Results tagged ‘ Randy Levine ’
The Yankees are expected to make the first proposal in what could be a long, drawn-out negotiation with icon Derek Jeter. According to several reports, the Yankees will offer Jeter a three-year deal, one “The Captain” may not take too kindly to.
The New York Post wrote recently that the three-year offer could come “very soon,” perhaps by the end of the week. The newspaper expected it to be for a total value of $45 million, but perhaps the Yankees could increase it to $57-60 million, and maybe even add a fourth-year option or a guaranteed fourth year.
ESPNNewYork.com wrote that the Yankees would simply be happy if Jeter accepts a three-year deal for $21 million per season (the same he made in the final year of a 10-year, $189 million contract in 2010). The Web site stated the 36-year-old Jeter would like four years, and maybe even five or six, but there is at least one voice within the Yankees’ brass that is preaching a hard-line approach — though some fear a public relations mess.
SI.com estimated the contract proposal to be three years, $45 million, but heard earlier from a friend of Jeter’s that the shortstop wouldn’t be pleased with anything even in the $50 million range. The Web site added, however, that the Yankees are confident Jeter wouldn’t sign elsewhere anyway.
Yankees president Randy Levine held court during the Owners Meetings in Orlando and stated that the club would be giving him a contract based on his worth as a ballplayer and nothing more, saying, “He’s a baseball player. It’s a player negotiation. Everything he is and who he is gets factored in. But this isn’t a licensing deal or a commercial-rights deal. He’s a baseball player.”
— Alden Gonzalez
NEW YORK — Prior to flying to Arkansas for a meet-and-greet with the highly coveted Cliff Lee, the Yankees’ brass was in Tampa, Fla., over the weekend, meeting with Derek Jeter and his agent, Casey Close, about his future in pinstripes, multiple local media outlets reported.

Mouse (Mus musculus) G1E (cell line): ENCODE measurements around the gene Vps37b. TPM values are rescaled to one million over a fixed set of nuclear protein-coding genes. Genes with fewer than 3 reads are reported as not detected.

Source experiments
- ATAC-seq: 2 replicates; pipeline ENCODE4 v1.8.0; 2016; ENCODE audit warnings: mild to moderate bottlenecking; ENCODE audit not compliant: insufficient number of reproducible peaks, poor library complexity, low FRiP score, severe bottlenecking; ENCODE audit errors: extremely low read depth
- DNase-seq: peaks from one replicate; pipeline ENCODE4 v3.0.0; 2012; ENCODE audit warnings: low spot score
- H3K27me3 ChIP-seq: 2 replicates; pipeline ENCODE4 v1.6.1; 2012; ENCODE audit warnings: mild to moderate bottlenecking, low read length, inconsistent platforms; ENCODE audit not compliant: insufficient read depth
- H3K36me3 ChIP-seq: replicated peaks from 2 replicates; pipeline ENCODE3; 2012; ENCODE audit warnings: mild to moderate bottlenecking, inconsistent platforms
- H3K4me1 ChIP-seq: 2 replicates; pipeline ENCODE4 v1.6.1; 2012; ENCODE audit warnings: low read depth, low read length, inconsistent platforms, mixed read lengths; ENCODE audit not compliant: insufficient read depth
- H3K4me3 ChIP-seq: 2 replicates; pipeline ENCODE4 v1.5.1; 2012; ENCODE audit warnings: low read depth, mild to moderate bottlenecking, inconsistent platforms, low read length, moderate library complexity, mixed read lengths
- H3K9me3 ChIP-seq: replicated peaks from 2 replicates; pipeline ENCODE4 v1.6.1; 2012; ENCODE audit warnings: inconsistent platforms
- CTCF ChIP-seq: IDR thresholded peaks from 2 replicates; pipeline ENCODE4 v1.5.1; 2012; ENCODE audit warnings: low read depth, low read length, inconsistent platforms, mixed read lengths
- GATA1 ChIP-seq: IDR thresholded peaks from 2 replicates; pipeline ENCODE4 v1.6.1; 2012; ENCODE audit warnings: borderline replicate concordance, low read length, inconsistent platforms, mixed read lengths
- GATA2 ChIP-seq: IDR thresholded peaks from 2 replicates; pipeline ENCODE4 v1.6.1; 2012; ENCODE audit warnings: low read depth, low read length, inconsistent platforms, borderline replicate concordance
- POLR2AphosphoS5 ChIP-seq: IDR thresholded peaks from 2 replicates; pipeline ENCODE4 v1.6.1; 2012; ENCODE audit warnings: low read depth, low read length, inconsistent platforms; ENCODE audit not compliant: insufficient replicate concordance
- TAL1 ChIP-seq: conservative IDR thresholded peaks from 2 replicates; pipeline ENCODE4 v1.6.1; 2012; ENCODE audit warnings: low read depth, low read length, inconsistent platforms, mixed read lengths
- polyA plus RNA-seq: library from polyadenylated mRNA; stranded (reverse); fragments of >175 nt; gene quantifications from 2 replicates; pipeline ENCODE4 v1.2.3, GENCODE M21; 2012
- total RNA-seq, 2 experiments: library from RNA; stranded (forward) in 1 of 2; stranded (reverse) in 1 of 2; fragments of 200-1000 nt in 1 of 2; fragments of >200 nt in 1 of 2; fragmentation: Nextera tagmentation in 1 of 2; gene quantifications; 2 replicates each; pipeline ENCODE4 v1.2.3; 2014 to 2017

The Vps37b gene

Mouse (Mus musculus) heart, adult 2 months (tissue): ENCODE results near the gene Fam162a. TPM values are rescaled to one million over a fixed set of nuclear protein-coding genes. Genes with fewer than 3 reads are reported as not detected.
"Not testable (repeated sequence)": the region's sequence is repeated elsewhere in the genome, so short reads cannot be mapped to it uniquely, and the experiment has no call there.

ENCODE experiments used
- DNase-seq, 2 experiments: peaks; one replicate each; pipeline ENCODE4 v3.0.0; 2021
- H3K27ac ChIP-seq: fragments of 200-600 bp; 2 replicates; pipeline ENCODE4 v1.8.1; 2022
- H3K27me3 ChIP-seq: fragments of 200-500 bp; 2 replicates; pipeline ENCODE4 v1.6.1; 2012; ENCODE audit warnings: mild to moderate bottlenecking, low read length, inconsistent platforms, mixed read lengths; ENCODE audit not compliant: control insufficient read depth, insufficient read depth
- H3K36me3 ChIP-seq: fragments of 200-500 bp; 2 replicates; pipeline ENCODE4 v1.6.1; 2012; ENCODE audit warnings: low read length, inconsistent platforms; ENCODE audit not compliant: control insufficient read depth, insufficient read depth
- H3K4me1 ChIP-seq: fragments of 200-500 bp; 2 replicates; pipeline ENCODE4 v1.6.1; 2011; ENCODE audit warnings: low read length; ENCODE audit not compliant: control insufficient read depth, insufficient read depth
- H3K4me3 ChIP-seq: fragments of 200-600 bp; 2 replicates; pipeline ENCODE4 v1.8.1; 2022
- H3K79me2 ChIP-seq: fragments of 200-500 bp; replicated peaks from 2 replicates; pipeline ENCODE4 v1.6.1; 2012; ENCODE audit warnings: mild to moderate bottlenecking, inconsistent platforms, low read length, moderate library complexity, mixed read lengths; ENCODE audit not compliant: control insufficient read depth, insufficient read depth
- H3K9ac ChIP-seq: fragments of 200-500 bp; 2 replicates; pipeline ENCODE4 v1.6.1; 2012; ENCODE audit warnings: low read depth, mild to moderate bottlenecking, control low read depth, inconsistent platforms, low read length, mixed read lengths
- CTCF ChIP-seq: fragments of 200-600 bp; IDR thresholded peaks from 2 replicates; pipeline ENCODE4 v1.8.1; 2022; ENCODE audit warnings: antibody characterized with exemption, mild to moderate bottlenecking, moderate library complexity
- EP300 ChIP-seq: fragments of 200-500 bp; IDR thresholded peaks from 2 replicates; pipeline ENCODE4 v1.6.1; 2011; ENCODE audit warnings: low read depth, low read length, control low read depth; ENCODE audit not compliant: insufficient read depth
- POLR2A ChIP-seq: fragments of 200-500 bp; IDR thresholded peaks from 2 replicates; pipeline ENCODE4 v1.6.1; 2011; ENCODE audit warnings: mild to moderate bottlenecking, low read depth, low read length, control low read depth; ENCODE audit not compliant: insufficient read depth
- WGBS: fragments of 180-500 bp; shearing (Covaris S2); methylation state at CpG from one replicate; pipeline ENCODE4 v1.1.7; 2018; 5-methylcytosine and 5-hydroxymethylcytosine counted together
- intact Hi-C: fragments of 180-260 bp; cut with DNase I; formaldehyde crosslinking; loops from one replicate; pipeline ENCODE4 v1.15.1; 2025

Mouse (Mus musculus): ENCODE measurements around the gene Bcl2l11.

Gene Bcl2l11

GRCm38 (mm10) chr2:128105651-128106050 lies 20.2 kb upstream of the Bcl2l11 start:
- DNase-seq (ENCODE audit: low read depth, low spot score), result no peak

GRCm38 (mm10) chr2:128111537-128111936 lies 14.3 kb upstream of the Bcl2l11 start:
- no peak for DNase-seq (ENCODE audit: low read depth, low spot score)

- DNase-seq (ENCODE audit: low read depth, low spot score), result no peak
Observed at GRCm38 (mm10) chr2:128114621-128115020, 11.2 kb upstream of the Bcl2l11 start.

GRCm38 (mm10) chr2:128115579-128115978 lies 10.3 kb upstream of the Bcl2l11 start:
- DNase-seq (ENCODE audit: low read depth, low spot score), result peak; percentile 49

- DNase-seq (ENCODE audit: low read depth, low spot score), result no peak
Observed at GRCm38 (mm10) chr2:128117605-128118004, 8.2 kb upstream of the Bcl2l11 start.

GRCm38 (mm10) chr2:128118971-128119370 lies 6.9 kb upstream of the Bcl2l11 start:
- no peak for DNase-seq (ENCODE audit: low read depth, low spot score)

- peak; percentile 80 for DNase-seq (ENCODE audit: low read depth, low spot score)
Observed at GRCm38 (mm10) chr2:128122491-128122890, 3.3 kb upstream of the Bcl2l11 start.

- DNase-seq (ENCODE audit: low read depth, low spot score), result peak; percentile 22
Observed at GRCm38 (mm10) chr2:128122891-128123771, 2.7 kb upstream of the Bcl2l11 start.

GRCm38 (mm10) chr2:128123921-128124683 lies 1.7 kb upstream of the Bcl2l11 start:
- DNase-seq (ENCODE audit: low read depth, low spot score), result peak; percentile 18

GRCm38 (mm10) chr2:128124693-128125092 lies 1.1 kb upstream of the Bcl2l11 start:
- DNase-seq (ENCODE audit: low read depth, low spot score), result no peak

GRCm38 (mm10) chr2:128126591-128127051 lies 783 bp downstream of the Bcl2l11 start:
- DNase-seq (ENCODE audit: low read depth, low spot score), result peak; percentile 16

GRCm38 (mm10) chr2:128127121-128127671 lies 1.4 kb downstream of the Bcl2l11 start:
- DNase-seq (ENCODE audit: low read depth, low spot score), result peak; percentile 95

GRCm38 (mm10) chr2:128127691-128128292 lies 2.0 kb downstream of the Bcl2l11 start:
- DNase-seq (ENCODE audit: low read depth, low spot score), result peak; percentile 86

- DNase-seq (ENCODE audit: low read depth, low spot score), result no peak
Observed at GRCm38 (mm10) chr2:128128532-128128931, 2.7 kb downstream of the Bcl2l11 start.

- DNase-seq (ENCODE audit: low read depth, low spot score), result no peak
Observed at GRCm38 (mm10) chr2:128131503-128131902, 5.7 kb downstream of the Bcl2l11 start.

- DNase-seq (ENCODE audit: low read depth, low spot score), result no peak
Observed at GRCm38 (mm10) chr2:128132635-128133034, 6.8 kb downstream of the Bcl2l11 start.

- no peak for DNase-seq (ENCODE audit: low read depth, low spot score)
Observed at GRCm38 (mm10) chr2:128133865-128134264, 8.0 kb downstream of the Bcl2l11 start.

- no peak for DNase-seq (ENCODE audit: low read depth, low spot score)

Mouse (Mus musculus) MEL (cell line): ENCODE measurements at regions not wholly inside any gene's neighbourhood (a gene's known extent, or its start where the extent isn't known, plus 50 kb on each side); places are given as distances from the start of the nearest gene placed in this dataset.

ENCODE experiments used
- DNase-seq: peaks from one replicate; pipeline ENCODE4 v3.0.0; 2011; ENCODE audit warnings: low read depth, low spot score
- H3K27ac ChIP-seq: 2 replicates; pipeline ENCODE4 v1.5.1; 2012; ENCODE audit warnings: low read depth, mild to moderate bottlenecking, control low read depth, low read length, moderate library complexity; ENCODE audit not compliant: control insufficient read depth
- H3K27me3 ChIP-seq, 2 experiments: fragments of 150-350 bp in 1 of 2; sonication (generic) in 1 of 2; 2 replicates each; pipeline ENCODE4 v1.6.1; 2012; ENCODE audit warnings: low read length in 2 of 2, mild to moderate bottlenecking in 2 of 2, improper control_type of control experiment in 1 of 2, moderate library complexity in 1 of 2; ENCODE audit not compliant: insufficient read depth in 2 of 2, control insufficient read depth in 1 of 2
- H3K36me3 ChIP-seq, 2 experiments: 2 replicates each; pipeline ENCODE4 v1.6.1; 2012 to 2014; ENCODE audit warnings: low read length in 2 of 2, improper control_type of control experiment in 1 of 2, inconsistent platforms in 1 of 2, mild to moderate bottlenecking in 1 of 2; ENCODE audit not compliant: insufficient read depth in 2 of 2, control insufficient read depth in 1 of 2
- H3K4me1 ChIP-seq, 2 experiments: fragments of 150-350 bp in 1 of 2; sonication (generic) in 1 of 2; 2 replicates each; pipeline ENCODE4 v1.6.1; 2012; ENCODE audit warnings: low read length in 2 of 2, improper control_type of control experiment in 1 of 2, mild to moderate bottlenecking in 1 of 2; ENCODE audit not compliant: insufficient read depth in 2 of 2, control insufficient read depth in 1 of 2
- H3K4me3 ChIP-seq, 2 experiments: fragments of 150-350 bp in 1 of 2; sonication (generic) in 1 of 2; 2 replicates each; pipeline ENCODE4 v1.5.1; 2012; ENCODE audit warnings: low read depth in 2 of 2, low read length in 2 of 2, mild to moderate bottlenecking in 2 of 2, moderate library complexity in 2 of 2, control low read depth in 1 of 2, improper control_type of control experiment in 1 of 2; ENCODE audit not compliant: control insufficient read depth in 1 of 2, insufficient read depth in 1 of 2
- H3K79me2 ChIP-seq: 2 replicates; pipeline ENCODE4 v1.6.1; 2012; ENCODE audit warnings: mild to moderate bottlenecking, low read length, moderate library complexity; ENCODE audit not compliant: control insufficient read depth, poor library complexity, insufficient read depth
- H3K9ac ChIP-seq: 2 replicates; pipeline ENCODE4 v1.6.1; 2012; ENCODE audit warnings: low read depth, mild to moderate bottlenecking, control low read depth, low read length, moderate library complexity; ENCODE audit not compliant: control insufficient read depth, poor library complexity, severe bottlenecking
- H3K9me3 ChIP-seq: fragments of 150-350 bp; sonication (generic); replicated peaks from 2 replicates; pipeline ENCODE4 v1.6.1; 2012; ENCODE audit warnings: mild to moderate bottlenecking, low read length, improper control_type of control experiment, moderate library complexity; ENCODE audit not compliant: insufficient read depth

Present at the meeting were owner Hal Steinbrenner, president Randy Levine and general manager Brian Cashman, but no contractual figures were exchanged, according to reports.
Jeter, 36, is coming off the final year of a 10-year, $189 million contract. Though there is little doubt the Yankees’ captain will return to the Bronx to finish out a potential Hall of Fame career, some expect the signing process to take a while because of the potential value and tenure of his new contract.
Talking points at the meeting revolved around the possibility of Jeter eventually switching positions — though he has said he’d like to remain at shortstop for the remainder of his career — and the leadoff man’s spot in the lineup down the road, reports indicated.
Jeter, who made $21 million in 2010, is said to be seeking a four-year deal, while previous reports have stated the Yankees wouldn’t be willing to commit more than three years.
— Alden Gonzalez